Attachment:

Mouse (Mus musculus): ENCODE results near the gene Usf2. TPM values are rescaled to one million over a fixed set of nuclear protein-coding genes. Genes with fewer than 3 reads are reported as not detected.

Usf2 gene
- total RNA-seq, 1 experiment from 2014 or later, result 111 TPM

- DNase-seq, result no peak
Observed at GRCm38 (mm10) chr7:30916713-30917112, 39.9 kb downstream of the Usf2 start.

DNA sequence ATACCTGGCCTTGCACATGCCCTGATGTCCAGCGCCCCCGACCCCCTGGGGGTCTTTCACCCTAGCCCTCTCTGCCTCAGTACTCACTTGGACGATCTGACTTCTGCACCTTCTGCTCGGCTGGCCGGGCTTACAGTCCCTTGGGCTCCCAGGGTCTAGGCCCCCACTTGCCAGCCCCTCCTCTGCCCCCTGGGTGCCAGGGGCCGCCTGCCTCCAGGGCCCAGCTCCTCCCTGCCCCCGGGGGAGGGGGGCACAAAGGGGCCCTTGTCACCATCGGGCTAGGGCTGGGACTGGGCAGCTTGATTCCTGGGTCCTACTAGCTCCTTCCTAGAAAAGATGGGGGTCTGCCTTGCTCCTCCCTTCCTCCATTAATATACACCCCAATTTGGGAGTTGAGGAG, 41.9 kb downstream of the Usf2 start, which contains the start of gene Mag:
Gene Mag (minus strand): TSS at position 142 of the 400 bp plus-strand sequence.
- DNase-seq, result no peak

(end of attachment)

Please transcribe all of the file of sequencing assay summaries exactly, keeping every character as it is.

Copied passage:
Mouse (Mus musculus): ENCODE results near the gene Usf2. TPM values are rescaled to one million over a fixed set of nuclear protein-coding genes. Genes with fewer than 3 reads are reported as not detected.

Usf2 gene
- total RNA-seq, 1 experiment from 2014 or later, result 111 TPM

- DNase-seq, result no peak
Observed at GRCm38 (mm10) chr7:30916713-30917112, 39.9 kb downstream of the Usf2 start.

DNA sequence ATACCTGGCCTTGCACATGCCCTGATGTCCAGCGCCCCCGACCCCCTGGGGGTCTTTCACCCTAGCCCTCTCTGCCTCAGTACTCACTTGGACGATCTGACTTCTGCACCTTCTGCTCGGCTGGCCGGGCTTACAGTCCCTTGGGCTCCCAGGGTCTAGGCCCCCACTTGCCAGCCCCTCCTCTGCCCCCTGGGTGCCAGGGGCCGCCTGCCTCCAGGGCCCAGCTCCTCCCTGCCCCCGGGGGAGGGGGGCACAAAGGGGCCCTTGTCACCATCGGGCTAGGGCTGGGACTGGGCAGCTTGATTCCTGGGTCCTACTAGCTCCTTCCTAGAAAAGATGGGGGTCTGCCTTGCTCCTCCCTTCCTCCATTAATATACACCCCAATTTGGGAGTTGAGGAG, 41.9 kb downstream of the Usf2 start, which contains the start of gene Mag:
Gene Mag (minus strand): TSS at position 142 of the 400 bp plus-strand sequence.
- DNase-seq, result no peak